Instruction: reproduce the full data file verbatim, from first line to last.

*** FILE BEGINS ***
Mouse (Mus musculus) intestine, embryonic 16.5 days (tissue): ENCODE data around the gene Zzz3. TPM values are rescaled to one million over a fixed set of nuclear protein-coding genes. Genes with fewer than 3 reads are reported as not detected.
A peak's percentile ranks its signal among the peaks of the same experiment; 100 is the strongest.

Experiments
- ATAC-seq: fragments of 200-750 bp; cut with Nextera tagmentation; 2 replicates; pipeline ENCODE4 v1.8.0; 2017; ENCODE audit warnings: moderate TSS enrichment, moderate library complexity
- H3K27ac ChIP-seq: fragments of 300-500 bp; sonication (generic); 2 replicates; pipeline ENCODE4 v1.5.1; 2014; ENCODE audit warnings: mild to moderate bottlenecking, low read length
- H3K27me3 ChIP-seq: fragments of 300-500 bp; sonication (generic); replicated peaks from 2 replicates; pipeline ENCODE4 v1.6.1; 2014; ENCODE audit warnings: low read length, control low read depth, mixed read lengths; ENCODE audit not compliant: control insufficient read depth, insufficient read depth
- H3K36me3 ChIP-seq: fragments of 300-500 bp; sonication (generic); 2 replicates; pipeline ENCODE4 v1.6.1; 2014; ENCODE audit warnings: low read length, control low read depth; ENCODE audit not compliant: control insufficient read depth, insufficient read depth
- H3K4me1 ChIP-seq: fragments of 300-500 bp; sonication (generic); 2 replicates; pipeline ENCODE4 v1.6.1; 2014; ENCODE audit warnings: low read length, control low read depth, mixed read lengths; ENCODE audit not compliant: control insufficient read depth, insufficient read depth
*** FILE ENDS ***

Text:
Mouse (Mus musculus) intestine, embryonic 16.5 days (tissue): ENCODE data around the gene Zzz3. TPM values are rescaled to one million over a fixed set of nuclear protein-coding genes. Genes with fewer than 3 reads are reported as not detected.
A peak's percentile ranks its signal among the peaks of the same experiment; 100 is the strongest.

Experiments
- ATAC-seq: fragments of 200-750 bp; cut with Nextera tagmentation; 2 replicates; pipeline ENCODE4 v1.8.0; 2017; ENCODE audit warnings: moderate TSS enrichment, moderate library complexity
- H3K27ac ChIP-seq: fragments of 300-500 bp; sonication (generic); 2 replicates; pipeline ENCODE4 v1.5.1; 2014; ENCODE audit warnings: mild to moderate bottlenecking, low read length
- H3K27me3 ChIP-seq: fragments of 300-500 bp; sonication (generic); replicated peaks from 2 replicates; pipeline ENCODE4 v1.6.1; 2014; ENCODE audit warnings: low read length, control low read depth, mixed read lengths; ENCODE audit not compliant: control insufficient read depth, insufficient read depth
- H3K36me3 ChIP-seq: fragments of 300-500 bp; sonication (generic); 2 replicates; pipeline ENCODE4 v1.6.1; 2014; ENCODE audit warnings: low read length, control low read depth; ENCODE audit not compliant: control insufficient read depth, insufficient read depth
- H3K4me1 ChIP-seq: fragments of 300-500 bp; sonication (generic); 2 replicates; pipeline ENCODE4 v1.6.1; 2014; ENCODE audit warnings: low read length, control low read depth, mixed read lengths; ENCODE audit not compliant: control insufficient read depth, insufficient read depth